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This article was published 27/8/2009 (3738 days ago), so information in it may no longer be current.
WINIPEG – Almost no one saw it coming.
In keeping with Gary Doer's way of doing business for 10 years as premier, only close friends, his wife Ginny Devine and their daughters Emily and Kate knew what was about to happen Thursday.
The last thing he wanted was for the news to leak out. On Wednesday night, the word went out only to those on a very short and exclusive list, only those he trusted.
In fact, it wasn't until Thursday morning that Doer informed officials with the party he had led since 1988. He knew the big secret would spread fast.
As Doer expected, by the time he walked into a 10 a.m. caucus meeting of cabinet ministers, MLAs and staff at the Manitoba Legislative Building, most people in the room knew what he was about to say.
They greeted Canada's longest serving premier the only way they could, with a standing ovation. When he left the room, he was given a second one.
Before he descended two flights of stairs to the media briefing room in the basement, he tried to call federal NDP Leader Jack Layton. While he couldn't reach Layton, he spoke to recently elected NDP Premier Darrell Dexter from Nova Scotia.
Minutes later, he and his wife Ginny Devine — with whom he had just celebrated their 21st wedding anniversary — hugged in front of a microphone.
"Everybody ready? Is it a slow news day?" Doer quipped to the packed media briefing room.
"Not anymore," reporters replied.
"I'll just cut to the chase," Doer said. "On the eve of the 10th anniversary of serving as the 20th premier of Manitoba, I've announced to our party president that I'll be tendering my resignation and the time of my replacement will be determined in consultation with the party."
With those few words, scribbled in black ink on yellow notepad paper only he could read, the 61-year-old Doer changed the political landscape of the province. His announcement was the starting gun for a leadership race that will determine the province's next premier as early as next month. At the same time, he immediately raised the political fortunes of the Progressive Conservative and Liberal parties that have languished in the background of Doer's popularity and his three consecutive majority governments.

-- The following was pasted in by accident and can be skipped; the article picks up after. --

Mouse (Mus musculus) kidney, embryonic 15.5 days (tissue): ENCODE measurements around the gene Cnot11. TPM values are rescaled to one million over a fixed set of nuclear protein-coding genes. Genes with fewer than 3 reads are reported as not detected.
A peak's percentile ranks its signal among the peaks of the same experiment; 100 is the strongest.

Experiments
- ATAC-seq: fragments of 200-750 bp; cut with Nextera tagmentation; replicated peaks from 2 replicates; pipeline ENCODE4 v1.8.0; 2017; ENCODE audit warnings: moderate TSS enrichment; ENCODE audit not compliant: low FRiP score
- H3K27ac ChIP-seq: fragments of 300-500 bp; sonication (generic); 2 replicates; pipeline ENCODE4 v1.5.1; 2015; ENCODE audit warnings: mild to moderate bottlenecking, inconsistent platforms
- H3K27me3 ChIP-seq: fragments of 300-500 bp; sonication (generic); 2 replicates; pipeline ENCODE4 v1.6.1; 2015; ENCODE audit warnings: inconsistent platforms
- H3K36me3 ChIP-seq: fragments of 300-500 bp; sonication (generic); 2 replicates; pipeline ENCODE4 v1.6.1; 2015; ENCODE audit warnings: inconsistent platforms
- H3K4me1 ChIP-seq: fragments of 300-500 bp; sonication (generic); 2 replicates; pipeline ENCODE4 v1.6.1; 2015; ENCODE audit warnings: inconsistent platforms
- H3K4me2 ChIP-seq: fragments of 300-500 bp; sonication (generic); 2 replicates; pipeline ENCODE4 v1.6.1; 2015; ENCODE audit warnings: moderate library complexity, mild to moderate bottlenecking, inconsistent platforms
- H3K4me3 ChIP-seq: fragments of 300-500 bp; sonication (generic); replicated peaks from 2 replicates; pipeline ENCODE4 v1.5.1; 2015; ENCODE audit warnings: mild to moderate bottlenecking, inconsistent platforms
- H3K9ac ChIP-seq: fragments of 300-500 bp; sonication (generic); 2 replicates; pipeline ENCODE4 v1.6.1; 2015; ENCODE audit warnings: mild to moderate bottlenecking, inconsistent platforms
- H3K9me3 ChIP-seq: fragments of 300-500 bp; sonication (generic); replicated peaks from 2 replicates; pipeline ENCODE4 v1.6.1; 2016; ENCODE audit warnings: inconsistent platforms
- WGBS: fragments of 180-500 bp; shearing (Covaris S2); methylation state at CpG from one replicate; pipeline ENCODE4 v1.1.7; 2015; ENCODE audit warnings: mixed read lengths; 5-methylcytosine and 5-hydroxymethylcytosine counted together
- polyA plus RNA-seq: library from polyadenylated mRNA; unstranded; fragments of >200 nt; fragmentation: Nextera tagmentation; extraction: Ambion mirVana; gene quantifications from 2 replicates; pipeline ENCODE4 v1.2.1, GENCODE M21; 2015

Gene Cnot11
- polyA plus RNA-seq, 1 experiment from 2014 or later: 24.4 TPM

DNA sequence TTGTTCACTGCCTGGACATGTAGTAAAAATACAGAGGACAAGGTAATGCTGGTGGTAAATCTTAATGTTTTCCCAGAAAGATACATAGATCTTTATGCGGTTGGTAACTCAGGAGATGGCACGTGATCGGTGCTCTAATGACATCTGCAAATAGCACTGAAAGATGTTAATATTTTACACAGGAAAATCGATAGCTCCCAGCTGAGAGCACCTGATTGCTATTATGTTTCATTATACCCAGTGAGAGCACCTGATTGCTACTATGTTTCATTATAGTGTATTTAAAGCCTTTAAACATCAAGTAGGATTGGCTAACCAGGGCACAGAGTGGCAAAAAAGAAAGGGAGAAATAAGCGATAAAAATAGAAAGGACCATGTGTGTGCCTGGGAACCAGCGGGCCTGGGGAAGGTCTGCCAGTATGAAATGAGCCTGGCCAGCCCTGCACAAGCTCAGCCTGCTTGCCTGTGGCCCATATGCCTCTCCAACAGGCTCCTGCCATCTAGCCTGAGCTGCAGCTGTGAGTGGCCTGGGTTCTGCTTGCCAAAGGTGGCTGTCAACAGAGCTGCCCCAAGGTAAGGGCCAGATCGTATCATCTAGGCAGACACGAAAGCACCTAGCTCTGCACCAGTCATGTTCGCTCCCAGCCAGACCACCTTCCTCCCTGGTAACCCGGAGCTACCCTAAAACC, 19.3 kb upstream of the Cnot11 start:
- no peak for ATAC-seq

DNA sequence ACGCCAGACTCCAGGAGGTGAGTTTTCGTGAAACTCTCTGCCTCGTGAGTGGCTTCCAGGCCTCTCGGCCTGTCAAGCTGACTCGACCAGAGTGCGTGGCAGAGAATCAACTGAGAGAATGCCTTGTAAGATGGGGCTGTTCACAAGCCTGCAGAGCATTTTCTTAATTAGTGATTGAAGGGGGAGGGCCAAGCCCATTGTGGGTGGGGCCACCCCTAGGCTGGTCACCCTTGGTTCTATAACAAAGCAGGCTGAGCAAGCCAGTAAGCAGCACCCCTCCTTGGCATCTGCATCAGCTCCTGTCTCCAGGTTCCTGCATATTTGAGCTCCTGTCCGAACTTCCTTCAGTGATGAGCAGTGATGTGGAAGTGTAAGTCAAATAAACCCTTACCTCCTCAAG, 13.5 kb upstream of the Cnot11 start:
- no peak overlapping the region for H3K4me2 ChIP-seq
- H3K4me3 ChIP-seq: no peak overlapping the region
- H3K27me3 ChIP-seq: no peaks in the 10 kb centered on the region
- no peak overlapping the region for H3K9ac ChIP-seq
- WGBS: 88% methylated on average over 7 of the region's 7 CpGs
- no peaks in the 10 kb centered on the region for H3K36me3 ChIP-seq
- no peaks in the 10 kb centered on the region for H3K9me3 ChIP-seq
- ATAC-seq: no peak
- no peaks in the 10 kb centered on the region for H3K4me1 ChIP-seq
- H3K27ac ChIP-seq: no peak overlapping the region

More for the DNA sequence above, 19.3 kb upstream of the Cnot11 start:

Doer's voice wavered only once, when he thanked Manitobans for allowing him to be premier.
"I've stood on shoulders of very hardworking, fair-minded people and that has made the job a lot easier," he said. "It's such an honour to serve the people of Manitoba. It's humbling."
He regained his composure seconds later when he briskly, but with a grin, cut off a question about what he will do once he's out of political office, likely sometime later this fall.
"There's three areas you're going to ask me about that I'm not going to answer," he said.
"You're going to ask me the exact date of when I'm leaving, and I'm going to do that in consultation with the party. You're going to ask me, 'Who do you think is going to replace me?', and I'm not going to answer that question, and you're going to ask me, 'What am I going to do next?'
"Well, I'm not going to watch soaps."
As Doer spoke, cabinet ministers and NDP MLAs either left the building or made themselves unavailable for one day, at least. As one insider explained, this was Doer's day; no one was to interfere with that.